The Daily Brainstorm — This site is a collaborative, spinoff project from A-List, and A-Listers Barrie Davenport and Katie Tallo are at the helm (A-List co-founder Mary Jaksch is one of the founders here, too). The Brainstorm’s new free report for subscribers, 23 Ways to Rock Your Mind, gives you a taste of the quality inspirational material they crank out on topics from personal growth to food, money, and shopping.
The Happiness Project — You may know that, as author Dennis Prager put it, happiness is a serious problem. We live longer than ever, have a better quality of life than any generation previous, and yet so often, we’re miserable. Gretchen Rubin’s great site builds on her book of the same name, providing inspiration for accentuating the positive each day.
HoboMama — Lauren Wayne’s natural-parenting blog has a strong sense of voice I find refreshing. My kids are too old for me to carry them around in a sling anymore, and some of them came from foster care too late for that anyway. But there’s something about her style that makes me want to start all over and hand-grind my own baby food and all. I did breastfeed one adopted baby (yes you can!), so I’m hoping I get some points for that. She’s not actually a hobo…I think.
Hyperbole and a Half — I have absolutely no visual skills, so I’m always in awe of people who can tell a compelling story in pictures. I’m also easily impressed by people who can write funny on a regular basis. Blogger Allie (who describes herself as “heroic, alert, caring and flammable”) does both, telling stories of her childhood in a winning, bare-bones cartoon style . I gather she recently got a book deal off her blog, and well-deserved, I say. I challenge you to read this post about eating a whole cake without busting up.
The ParmFarm — Amy Parmenter is one of the first bloggers I noticed on A-List. Her helpfulness on A-List drew me to check out her blog, which is an uplifting place to hang out. As her tagline says, “Stop by. Grow.”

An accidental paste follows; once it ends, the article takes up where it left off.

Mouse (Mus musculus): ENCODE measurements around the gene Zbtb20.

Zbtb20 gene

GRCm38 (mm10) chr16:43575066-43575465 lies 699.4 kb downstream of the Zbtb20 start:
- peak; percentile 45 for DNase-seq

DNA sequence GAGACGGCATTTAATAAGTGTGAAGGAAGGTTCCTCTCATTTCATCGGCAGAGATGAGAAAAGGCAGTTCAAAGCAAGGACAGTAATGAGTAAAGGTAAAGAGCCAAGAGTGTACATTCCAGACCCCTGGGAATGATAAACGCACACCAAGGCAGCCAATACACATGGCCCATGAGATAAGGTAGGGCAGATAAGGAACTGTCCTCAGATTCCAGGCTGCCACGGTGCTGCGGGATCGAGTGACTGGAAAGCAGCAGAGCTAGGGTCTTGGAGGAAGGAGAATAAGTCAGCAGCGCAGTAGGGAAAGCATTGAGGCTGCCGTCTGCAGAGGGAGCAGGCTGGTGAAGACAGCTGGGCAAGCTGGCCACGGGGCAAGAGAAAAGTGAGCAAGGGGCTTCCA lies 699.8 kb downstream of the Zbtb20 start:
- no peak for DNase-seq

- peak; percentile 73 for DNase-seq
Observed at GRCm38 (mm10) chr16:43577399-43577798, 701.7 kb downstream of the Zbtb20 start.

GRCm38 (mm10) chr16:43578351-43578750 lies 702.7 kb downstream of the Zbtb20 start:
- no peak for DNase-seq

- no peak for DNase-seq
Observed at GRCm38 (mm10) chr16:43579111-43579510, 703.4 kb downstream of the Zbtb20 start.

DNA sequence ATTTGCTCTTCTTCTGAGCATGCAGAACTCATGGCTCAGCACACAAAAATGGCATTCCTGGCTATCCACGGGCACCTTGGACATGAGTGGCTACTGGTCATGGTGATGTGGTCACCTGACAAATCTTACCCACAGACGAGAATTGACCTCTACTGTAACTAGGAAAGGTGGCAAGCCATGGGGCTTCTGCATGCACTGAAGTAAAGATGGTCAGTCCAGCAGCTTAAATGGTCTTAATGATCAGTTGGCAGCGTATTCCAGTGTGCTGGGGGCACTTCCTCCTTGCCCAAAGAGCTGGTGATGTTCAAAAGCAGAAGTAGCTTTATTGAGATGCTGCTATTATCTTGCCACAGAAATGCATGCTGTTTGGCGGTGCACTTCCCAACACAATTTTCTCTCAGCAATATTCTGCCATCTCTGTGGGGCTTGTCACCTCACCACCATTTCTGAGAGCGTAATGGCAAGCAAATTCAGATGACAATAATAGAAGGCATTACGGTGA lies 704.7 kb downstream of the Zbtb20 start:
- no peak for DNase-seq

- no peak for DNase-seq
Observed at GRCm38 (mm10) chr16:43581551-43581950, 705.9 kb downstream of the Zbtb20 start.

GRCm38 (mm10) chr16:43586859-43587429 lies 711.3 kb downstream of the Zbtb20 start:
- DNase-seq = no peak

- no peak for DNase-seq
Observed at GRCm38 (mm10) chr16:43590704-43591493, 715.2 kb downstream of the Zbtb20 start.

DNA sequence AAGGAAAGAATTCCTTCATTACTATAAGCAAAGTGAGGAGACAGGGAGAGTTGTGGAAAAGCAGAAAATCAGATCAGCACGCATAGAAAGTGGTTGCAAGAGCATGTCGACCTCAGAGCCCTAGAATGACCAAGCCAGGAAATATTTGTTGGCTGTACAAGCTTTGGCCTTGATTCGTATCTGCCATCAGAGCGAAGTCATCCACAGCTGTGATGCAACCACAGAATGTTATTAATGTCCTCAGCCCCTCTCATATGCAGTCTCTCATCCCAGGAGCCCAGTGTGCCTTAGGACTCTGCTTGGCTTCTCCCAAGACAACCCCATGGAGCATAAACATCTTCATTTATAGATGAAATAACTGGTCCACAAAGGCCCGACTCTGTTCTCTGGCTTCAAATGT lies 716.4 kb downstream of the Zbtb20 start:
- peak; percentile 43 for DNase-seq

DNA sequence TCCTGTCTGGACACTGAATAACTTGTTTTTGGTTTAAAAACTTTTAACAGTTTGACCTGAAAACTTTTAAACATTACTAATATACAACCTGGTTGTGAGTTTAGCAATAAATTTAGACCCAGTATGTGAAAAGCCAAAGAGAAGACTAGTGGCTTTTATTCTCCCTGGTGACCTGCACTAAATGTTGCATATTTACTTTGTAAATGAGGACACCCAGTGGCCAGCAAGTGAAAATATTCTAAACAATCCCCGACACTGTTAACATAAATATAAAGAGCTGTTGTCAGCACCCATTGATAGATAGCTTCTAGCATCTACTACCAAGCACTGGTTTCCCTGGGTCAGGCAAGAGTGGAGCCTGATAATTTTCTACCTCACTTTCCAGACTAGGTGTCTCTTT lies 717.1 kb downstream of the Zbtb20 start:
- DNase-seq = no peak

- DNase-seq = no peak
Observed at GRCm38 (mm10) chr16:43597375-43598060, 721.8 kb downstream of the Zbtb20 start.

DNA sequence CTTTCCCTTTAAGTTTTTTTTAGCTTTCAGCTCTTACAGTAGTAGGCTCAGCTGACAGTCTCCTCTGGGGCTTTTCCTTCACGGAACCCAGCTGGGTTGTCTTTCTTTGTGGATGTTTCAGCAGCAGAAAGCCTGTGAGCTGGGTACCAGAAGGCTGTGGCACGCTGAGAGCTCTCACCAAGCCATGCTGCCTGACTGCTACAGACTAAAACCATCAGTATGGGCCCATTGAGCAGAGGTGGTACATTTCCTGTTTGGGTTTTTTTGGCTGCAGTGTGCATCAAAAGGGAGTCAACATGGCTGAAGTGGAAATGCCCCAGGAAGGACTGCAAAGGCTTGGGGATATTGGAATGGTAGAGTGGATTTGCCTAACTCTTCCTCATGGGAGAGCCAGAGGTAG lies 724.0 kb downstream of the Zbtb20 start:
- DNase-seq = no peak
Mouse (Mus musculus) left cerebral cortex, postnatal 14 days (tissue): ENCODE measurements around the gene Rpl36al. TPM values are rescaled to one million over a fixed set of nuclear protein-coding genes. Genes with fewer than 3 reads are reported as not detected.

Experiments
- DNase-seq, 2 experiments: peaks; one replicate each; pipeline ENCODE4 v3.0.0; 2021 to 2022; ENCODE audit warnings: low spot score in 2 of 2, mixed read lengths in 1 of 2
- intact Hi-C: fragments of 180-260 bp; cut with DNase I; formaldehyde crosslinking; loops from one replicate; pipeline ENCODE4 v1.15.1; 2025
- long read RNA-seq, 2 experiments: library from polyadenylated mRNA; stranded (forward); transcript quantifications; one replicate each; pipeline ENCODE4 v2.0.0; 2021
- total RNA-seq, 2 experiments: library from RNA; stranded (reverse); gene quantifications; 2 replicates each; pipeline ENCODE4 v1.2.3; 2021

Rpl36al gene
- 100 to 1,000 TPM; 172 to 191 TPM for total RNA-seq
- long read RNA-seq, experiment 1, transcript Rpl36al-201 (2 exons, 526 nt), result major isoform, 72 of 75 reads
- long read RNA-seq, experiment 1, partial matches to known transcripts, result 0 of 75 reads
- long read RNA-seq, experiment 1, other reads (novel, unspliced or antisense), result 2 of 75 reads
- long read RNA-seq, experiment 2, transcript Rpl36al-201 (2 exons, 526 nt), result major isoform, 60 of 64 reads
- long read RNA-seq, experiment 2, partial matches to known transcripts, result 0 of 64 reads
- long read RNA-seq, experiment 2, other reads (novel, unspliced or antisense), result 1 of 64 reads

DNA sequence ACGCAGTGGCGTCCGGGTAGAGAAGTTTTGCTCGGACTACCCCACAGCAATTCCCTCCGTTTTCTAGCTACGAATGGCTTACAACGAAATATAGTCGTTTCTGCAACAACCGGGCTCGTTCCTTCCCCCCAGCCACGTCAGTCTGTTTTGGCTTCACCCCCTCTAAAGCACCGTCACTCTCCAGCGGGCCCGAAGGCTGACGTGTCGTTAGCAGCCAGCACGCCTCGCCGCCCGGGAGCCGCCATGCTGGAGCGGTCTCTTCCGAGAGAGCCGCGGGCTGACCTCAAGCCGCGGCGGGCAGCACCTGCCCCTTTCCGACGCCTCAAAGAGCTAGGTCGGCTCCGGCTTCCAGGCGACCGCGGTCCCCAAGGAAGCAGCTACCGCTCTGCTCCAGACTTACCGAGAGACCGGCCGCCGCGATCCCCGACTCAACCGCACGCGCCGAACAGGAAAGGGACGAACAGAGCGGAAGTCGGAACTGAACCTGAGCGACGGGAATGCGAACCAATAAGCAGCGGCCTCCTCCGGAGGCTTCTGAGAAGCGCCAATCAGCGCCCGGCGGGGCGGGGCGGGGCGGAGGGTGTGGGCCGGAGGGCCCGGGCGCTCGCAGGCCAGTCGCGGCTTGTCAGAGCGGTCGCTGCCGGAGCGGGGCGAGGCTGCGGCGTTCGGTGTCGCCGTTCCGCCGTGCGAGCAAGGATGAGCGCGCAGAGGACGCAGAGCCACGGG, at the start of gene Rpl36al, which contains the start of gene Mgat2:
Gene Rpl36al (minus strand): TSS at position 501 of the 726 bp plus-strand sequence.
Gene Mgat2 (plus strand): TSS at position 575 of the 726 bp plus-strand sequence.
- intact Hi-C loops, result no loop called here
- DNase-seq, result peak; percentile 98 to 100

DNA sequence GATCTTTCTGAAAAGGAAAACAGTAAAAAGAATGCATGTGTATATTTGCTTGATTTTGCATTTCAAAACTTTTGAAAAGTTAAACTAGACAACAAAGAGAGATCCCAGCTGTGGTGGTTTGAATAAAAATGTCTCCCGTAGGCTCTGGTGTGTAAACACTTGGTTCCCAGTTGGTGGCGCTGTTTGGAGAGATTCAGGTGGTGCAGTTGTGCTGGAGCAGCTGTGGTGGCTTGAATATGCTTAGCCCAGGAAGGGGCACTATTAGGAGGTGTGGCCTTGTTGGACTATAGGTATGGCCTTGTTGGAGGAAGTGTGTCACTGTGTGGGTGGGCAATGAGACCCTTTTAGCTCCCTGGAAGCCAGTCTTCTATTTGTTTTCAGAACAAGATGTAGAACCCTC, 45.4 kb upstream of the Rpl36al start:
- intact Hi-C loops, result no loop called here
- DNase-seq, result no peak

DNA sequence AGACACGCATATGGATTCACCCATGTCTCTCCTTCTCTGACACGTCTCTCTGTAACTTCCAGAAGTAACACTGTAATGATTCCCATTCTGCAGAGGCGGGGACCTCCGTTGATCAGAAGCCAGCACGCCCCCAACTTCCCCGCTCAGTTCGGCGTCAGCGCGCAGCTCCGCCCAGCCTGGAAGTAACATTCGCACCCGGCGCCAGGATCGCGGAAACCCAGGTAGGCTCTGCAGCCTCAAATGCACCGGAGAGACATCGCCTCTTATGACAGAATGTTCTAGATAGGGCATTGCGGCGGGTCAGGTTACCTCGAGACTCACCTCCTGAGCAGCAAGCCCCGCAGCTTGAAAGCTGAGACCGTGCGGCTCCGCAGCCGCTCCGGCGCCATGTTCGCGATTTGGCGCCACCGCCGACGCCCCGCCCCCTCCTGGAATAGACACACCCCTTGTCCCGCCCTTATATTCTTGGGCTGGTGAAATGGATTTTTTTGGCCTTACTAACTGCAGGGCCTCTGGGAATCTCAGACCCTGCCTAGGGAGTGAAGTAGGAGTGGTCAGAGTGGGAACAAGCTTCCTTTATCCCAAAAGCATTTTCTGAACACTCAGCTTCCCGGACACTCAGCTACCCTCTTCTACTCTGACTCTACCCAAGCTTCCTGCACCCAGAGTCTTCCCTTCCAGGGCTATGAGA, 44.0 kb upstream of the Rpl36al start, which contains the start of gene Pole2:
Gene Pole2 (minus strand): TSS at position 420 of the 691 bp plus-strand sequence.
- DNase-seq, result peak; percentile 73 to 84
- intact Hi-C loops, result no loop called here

Pioneer Woman — If you want to see how to make your personal blog pay, this is a nice example. Ree is a self-described desperate housewife who did a Green Acres out of city life to live with hubby on a farm, and chronicles her adventures in country living on the blog. She also loves to cook, and sells her photography and cookbooks on the site. Her tagline (“Plowing through the country one calf nut at a time”) gives you an immediate sense of her frank, funny attitude. A fresh look at a way of life that few Americans pursue anymore…served up with a side order of tasty-lookin’ vittles!
Rowdy Kittens — Though the name wouldn’t tell you, A-List member Tammy Strobel’s blog is about simple living — her ebooks are Smalltopia and Simply Car-Free. I came to her blog originally after seeing her case study on A-List about how she earns affiliate commissions through her Products I Love page (a strategy I adored and immediately adopted). But I stayed for the interesting, inspirational posts on how we can make do with less, save more money, work less, and spend more time enjoying the simple beauty of life on Earth.
Toy With Me — Warning: This site is not G-rated. But if you’re looking for a frank, pro-woman look at modern sexuality that will make you laugh until pee dribbles down your leg, take a peek at this blog. Another great blog to look at for monetizing — blogger Crissy The Queen of Everything (as she prefers to be known) sells vibrators. Proudly. I could never pull this kind of tone off in a million years, and my husband would divorce me if I wrote about our sex life this way, but she doesn’t just make it work — she makes it rock. Read How My Hair Caught on Fire During Sex without laughing, I dare you.
Virgin Blogger Notes — This blog was started by Jean Sarauer, who was in the process of departing A-List to write a novel as I was arriving last fall. But good news — her blog was snapped up by A-List co-founder Mary Jaksch. Now it’s serving as an unofficial guest-posting training ground for A-Listers who’re hoping to guest for bigger sites, including Mary’s Write to Done or A-List co-founder Leo Babauta’s Zen Habits. If you’re baffled by blogging, this is a great place to hang out.
Next up on guest-posting week: I evaluate two social-media bigwigs’ opinions on whether guest-posting is the ticket to instant riches or a total waste of time. Subscribe and you won’t miss it.
What little-known yet awesome bloggers do you read for inspiration? Leave a comment and let us know who they are and how you found them.